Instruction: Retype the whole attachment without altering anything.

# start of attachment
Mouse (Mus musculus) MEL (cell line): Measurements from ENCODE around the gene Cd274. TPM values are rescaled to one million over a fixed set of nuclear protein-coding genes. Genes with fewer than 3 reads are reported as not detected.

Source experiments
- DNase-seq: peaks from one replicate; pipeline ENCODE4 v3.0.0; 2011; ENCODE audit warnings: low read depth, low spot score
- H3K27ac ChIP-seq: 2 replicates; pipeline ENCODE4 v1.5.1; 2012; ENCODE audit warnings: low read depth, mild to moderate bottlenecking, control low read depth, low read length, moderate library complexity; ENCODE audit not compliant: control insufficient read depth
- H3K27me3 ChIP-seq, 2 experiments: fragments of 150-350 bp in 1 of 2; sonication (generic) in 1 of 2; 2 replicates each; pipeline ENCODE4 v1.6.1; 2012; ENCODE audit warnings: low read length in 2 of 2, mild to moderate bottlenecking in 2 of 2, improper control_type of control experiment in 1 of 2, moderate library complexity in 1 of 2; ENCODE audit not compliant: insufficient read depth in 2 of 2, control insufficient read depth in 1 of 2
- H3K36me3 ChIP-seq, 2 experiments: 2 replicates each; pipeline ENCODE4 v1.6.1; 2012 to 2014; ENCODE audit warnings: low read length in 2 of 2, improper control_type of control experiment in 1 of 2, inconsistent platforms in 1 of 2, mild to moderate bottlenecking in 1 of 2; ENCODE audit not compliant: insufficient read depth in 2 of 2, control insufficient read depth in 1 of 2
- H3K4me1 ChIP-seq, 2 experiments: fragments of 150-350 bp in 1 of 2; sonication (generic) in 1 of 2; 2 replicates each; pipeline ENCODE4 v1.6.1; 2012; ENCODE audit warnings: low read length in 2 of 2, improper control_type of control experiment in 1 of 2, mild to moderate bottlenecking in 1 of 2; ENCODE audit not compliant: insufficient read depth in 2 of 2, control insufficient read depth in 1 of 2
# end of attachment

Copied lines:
Mouse (Mus musculus) MEL (cell line): Measurements from ENCODE around the gene Cd274. TPM values are rescaled to one million over a fixed set of nuclear protein-coding genes. Genes with fewer than 3 reads are reported as not detected.

Source experiments
- DNase-seq: peaks from one replicate; pipeline ENCODE4 v3.0.0; 2011; ENCODE audit warnings: low read depth, low spot score
- H3K27ac ChIP-seq: 2 replicates; pipeline ENCODE4 v1.5.1; 2012; ENCODE audit warnings: low read depth, mild to moderate bottlenecking, control low read depth, low read length, moderate library complexity; ENCODE audit not compliant: control insufficient read depth
- H3K27me3 ChIP-seq, 2 experiments: fragments of 150-350 bp in 1 of 2; sonication (generic) in 1 of 2; 2 replicates each; pipeline ENCODE4 v1.6.1; 2012; ENCODE audit warnings: low read length in 2 of 2, mild to moderate bottlenecking in 2 of 2, improper control_type of control experiment in 1 of 2, moderate library complexity in 1 of 2; ENCODE audit not compliant: insufficient read depth in 2 of 2, control insufficient read depth in 1 of 2
- H3K36me3 ChIP-seq, 2 experiments: 2 replicates each; pipeline ENCODE4 v1.6.1; 2012 to 2014; ENCODE audit warnings: low read length in 2 of 2, improper control_type of control experiment in 1 of 2, inconsistent platforms in 1 of 2, mild to moderate bottlenecking in 1 of 2; ENCODE audit not compliant: insufficient read depth in 2 of 2, control insufficient read depth in 1 of 2
- H3K4me1 ChIP-seq, 2 experiments: fragments of 150-350 bp in 1 of 2; sonication (generic) in 1 of 2; 2 replicates each; pipeline ENCODE4 v1.6.1; 2012; ENCODE audit warnings: low read length in 2 of 2, improper control_type of control experiment in 1 of 2, mild to moderate bottlenecking in 1 of 2; ENCODE audit not compliant: insufficient read depth in 2 of 2, control insufficient read depth in 1 of 2